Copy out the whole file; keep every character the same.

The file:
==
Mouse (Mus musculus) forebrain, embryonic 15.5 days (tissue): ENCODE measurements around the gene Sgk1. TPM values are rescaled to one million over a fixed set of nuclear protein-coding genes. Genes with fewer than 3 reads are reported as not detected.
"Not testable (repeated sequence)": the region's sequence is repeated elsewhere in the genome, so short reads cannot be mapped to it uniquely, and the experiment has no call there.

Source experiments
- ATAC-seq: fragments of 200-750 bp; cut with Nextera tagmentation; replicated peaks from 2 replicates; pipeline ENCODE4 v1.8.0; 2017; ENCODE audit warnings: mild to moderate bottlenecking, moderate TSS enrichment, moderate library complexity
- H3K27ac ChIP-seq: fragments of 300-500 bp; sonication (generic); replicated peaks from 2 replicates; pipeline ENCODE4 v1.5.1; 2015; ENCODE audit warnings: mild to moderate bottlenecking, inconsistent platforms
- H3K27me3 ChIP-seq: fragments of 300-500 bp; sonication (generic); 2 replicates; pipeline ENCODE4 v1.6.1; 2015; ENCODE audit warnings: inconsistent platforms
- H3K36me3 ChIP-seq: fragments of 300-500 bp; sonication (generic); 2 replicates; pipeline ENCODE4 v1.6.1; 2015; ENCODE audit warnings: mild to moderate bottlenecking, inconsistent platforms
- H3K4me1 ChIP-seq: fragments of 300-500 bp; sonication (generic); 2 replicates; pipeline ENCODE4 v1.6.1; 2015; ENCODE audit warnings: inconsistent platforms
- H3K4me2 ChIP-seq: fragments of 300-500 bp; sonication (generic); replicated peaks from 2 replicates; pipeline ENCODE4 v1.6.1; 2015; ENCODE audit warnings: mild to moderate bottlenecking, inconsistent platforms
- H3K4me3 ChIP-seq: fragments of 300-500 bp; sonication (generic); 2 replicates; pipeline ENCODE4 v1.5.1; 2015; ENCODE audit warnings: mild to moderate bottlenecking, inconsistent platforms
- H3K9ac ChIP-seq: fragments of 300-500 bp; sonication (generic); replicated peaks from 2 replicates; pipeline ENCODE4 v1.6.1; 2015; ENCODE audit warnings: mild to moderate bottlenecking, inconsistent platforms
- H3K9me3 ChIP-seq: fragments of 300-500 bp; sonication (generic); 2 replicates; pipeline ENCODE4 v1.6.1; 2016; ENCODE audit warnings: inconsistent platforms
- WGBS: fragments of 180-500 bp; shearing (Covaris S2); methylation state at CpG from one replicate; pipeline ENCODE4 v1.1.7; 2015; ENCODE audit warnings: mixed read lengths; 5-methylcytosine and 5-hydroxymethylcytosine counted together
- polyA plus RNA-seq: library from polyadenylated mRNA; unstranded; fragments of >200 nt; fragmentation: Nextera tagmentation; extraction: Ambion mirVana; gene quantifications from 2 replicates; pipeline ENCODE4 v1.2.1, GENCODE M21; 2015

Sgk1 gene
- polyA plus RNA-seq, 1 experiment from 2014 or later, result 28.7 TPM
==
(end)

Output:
Mouse (Mus musculus) forebrain, embryonic 15.5 days (tissue): ENCODE measurements around the gene Sgk1. TPM values are rescaled to one million over a fixed set of nuclear protein-coding genes. Genes with fewer than 3 reads are reported as not detected.
"Not testable (repeated sequence)": the region's sequence is repeated elsewhere in the genome, so short reads cannot be mapped to it uniquely, and the experiment has no call there.

Source experiments
- ATAC-seq: fragments of 200-750 bp; cut with Nextera tagmentation; replicated peaks from 2 replicates; pipeline ENCODE4 v1.8.0; 2017; ENCODE audit warnings: mild to moderate bottlenecking, moderate TSS enrichment, moderate library complexity
- H3K27ac ChIP-seq: fragments of 300-500 bp; sonication (generic); replicated peaks from 2 replicates; pipeline ENCODE4 v1.5.1; 2015; ENCODE audit warnings: mild to moderate bottlenecking, inconsistent platforms
- H3K27me3 ChIP-seq: fragments of 300-500 bp; sonication (generic); 2 replicates; pipeline ENCODE4 v1.6.1; 2015; ENCODE audit warnings: inconsistent platforms
- H3K36me3 ChIP-seq: fragments of 300-500 bp; sonication (generic); 2 replicates; pipeline ENCODE4 v1.6.1; 2015; ENCODE audit warnings: mild to moderate bottlenecking, inconsistent platforms
- H3K4me1 ChIP-seq: fragments of 300-500 bp; sonication (generic); 2 replicates; pipeline ENCODE4 v1.6.1; 2015; ENCODE audit warnings: inconsistent platforms
- H3K4me2 ChIP-seq: fragments of 300-500 bp; sonication (generic); replicated peaks from 2 replicates; pipeline ENCODE4 v1.6.1; 2015; ENCODE audit warnings: mild to moderate bottlenecking, inconsistent platforms
- H3K4me3 ChIP-seq: fragments of 300-500 bp; sonication (generic); 2 replicates; pipeline ENCODE4 v1.5.1; 2015; ENCODE audit warnings: mild to moderate bottlenecking, inconsistent platforms
- H3K9ac ChIP-seq: fragments of 300-500 bp; sonication (generic); replicated peaks from 2 replicates; pipeline ENCODE4 v1.6.1; 2015; ENCODE audit warnings: mild to moderate bottlenecking, inconsistent platforms
- H3K9me3 ChIP-seq: fragments of 300-500 bp; sonication (generic); 2 replicates; pipeline ENCODE4 v1.6.1; 2016; ENCODE audit warnings: inconsistent platforms
- WGBS: fragments of 180-500 bp; shearing (Covaris S2); methylation state at CpG from one replicate; pipeline ENCODE4 v1.1.7; 2015; ENCODE audit warnings: mixed read lengths; 5-methylcytosine and 5-hydroxymethylcytosine counted together
- polyA plus RNA-seq: library from polyadenylated mRNA; unstranded; fragments of >200 nt; fragmentation: Nextera tagmentation; extraction: Ambion mirVana; gene quantifications from 2 replicates; pipeline ENCODE4 v1.2.1, GENCODE M21; 2015

Sgk1 gene
- polyA plus RNA-seq, 1 experiment from 2014 or later, result 28.7 TPM